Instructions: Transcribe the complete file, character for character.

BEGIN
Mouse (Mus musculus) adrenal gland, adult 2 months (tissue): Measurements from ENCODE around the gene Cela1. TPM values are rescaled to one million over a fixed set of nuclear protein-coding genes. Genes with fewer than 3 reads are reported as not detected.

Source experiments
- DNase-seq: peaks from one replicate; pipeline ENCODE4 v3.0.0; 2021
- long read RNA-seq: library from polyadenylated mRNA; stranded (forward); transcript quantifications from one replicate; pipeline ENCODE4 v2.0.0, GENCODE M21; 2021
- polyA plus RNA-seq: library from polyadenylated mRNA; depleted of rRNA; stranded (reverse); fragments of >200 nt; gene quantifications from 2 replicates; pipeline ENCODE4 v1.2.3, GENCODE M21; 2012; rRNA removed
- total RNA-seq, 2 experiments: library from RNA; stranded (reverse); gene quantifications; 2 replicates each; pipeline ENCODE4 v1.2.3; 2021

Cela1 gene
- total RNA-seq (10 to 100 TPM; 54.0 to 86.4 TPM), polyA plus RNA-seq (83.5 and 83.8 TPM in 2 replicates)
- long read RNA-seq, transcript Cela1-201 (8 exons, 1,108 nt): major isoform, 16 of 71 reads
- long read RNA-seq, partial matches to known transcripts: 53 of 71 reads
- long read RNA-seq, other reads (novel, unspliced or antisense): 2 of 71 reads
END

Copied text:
Mouse (Mus musculus) adrenal gland, adult 2 months (tissue): Measurements from ENCODE around the gene Cela1. TPM values are rescaled to one million over a fixed set of nuclear protein-coding genes. Genes with fewer than 3 reads are reported as not detected.

Source experiments
- DNase-seq: peaks from one replicate; pipeline ENCODE4 v3.0.0; 2021
- long read RNA-seq: library from polyadenylated mRNA; stranded (forward); transcript quantifications from one replicate; pipeline ENCODE4 v2.0.0, GENCODE M21; 2021
- polyA plus RNA-seq: library from polyadenylated mRNA; depleted of rRNA; stranded (reverse); fragments of >200 nt; gene quantifications from 2 replicates; pipeline ENCODE4 v1.2.3, GENCODE M21; 2012; rRNA removed
- total RNA-seq, 2 experiments: library from RNA; stranded (reverse); gene quantifications; 2 replicates each; pipeline ENCODE4 v1.2.3; 2021

Cela1 gene
- total RNA-seq (10 to 100 TPM; 54.0 to 86.4 TPM), polyA plus RNA-seq (83.5 and 83.8 TPM in 2 replicates)
- long read RNA-seq, transcript Cela1-201 (8 exons, 1,108 nt): major isoform, 16 of 71 reads
- long read RNA-seq, partial matches to known transcripts: 53 of 71 reads
- long read RNA-seq, other reads (novel, unspliced or antisense): 2 of 71 reads